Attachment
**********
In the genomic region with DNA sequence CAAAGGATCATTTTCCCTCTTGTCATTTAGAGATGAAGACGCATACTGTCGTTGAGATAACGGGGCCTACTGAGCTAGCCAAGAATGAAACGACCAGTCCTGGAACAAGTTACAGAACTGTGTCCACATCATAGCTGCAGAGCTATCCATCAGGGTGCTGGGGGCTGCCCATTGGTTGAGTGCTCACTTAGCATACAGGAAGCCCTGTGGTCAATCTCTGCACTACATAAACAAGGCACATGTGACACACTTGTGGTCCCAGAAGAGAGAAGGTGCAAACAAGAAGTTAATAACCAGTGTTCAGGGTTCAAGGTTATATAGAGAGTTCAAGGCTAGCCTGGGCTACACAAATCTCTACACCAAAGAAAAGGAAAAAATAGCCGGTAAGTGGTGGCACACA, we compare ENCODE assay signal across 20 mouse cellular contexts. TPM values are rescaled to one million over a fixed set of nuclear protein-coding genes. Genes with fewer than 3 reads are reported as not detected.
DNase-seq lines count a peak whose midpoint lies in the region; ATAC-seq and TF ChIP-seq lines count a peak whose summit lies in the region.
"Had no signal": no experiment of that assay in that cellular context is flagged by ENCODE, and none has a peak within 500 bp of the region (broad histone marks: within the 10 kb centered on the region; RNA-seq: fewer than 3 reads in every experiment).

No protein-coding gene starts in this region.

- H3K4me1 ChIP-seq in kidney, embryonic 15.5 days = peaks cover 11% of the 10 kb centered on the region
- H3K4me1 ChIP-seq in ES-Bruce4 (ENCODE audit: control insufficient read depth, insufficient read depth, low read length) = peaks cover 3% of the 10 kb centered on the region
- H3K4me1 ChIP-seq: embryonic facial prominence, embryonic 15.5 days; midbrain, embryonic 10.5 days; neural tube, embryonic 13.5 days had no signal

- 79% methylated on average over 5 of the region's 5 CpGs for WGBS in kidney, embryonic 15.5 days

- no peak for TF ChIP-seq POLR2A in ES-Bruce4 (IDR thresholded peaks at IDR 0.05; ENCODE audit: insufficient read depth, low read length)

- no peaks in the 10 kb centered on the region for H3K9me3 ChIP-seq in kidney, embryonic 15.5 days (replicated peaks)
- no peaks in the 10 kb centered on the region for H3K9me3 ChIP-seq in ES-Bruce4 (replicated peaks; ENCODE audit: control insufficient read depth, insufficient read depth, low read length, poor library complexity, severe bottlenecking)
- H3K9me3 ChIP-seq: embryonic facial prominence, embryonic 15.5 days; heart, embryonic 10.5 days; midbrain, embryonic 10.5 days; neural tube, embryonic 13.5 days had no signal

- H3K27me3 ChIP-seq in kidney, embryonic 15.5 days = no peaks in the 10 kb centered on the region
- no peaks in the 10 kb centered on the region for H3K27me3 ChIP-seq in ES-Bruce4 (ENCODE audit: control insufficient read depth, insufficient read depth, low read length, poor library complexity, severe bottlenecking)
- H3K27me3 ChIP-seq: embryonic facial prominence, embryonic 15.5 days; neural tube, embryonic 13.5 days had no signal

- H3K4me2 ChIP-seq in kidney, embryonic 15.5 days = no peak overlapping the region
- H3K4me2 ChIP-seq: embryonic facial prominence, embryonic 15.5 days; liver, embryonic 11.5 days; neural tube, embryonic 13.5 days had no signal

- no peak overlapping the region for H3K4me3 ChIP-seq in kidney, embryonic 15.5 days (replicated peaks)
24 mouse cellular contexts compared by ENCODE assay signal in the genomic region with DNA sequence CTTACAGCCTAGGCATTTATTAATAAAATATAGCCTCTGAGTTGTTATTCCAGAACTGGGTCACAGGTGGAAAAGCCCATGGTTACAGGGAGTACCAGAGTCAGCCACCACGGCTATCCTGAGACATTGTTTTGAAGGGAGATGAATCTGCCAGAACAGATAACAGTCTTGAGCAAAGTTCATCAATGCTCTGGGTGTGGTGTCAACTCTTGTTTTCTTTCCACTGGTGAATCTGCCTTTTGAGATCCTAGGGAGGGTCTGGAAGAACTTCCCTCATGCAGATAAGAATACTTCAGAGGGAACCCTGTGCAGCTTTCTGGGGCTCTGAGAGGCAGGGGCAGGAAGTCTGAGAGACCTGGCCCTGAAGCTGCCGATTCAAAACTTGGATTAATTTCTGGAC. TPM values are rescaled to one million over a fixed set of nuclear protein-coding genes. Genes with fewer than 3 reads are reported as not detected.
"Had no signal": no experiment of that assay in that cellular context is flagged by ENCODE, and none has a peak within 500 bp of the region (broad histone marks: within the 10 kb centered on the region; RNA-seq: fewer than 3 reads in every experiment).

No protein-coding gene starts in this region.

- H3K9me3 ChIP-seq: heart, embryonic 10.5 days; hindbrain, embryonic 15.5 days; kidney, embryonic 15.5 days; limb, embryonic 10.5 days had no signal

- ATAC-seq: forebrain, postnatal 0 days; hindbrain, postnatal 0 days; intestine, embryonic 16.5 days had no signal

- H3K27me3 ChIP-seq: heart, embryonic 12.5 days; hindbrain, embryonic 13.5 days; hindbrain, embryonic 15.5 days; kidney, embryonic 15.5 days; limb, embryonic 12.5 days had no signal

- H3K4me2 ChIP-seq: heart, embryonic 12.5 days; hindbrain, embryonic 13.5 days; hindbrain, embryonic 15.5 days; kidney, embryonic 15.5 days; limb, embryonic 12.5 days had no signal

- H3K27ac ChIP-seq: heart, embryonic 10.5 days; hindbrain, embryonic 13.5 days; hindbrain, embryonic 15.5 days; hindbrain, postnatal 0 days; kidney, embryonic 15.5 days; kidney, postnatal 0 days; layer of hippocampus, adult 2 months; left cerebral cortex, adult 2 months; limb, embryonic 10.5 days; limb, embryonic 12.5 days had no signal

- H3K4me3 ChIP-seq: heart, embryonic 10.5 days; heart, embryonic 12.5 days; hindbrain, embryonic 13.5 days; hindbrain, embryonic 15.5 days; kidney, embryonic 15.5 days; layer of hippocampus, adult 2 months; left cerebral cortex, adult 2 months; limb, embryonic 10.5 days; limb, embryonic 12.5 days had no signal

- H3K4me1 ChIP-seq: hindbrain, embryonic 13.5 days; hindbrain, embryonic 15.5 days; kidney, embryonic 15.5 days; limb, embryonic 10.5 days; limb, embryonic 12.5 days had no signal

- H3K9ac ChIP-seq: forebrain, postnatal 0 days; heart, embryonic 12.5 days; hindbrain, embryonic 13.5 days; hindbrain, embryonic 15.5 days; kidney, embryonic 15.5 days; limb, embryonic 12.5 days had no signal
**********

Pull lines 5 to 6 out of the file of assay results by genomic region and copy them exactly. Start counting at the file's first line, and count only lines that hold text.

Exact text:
- H3K4me1 ChIP-seq in kidney, embryonic 15.5 days = peaks cover 11% of the 10 kb centered on the region
- H3K4me1 ChIP-seq in ES-Bruce4 (ENCODE audit: control insufficient read depth, insufficient read depth, low read length) = peaks cover 3% of the 10 kb centered on the region